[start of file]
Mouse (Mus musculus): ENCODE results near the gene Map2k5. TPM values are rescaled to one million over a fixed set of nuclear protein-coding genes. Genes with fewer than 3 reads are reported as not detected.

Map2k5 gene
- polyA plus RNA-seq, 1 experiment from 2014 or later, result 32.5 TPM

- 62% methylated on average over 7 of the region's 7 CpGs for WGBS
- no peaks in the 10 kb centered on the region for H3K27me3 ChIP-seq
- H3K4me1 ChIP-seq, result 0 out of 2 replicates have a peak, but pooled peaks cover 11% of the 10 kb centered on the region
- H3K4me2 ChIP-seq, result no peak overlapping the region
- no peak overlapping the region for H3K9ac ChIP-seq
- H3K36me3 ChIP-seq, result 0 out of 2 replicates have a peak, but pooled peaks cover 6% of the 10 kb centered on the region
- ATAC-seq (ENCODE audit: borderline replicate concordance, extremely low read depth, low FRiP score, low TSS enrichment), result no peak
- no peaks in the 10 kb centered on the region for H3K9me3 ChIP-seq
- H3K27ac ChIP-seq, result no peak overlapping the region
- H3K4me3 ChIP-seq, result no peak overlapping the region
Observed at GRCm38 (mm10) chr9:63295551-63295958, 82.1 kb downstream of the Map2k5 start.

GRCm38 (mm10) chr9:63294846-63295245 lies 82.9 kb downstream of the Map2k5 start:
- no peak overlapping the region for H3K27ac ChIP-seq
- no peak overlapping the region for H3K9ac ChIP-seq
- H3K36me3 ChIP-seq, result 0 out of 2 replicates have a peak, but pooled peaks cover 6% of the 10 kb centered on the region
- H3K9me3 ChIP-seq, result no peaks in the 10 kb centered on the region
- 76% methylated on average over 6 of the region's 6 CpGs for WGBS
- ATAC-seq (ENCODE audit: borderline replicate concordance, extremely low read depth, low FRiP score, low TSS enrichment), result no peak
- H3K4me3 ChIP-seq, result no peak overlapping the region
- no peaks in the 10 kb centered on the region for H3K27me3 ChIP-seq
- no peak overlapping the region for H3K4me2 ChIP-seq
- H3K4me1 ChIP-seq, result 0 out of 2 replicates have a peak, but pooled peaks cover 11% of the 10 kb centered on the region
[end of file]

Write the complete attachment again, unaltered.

Mouse (Mus musculus): ENCODE results near the gene Map2k5. TPM values are rescaled to one million over a fixed set of nuclear protein-coding genes. Genes with fewer than 3 reads are reported as not detected.

Map2k5 gene
- polyA plus RNA-seq, 1 experiment from 2014 or later, result 32.5 TPM

- 62% methylated on average over 7 of the region's 7 CpGs for WGBS
- no peaks in the 10 kb centered on the region for H3K27me3 ChIP-seq
- H3K4me1 ChIP-seq, result 0 out of 2 replicates have a peak, but pooled peaks cover 11% of the 10 kb centered on the region
- H3K4me2 ChIP-seq, result no peak overlapping the region
- no peak overlapping the region for H3K9ac ChIP-seq
- H3K36me3 ChIP-seq, result 0 out of 2 replicates have a peak, but pooled peaks cover 6% of the 10 kb centered on the region
- ATAC-seq (ENCODE audit: borderline replicate concordance, extremely low read depth, low FRiP score, low TSS enrichment), result no peak
- no peaks in the 10 kb centered on the region for H3K9me3 ChIP-seq
- H3K27ac ChIP-seq, result no peak overlapping the region
- H3K4me3 ChIP-seq, result no peak overlapping the region
Observed at GRCm38 (mm10) chr9:63295551-63295958, 82.1 kb downstream of the Map2k5 start.

GRCm38 (mm10) chr9:63294846-63295245 lies 82.9 kb downstream of the Map2k5 start:
- no peak overlapping the region for H3K27ac ChIP-seq
- no peak overlapping the region for H3K9ac ChIP-seq
- H3K36me3 ChIP-seq, result 0 out of 2 replicates have a peak, but pooled peaks cover 6% of the 10 kb centered on the region
- H3K9me3 ChIP-seq, result no peaks in the 10 kb centered on the region
- 76% methylated on average over 6 of the region's 6 CpGs for WGBS
- ATAC-seq (ENCODE audit: borderline replicate concordance, extremely low read depth, low FRiP score, low TSS enrichment), result no peak
- H3K4me3 ChIP-seq, result no peak overlapping the region
- no peaks in the 10 kb centered on the region for H3K27me3 ChIP-seq
- no peak overlapping the region for H3K4me2 ChIP-seq
- H3K4me1 ChIP-seq, result 0 out of 2 replicates have a peak, but pooled peaks cover 11% of the 10 kb centered on the region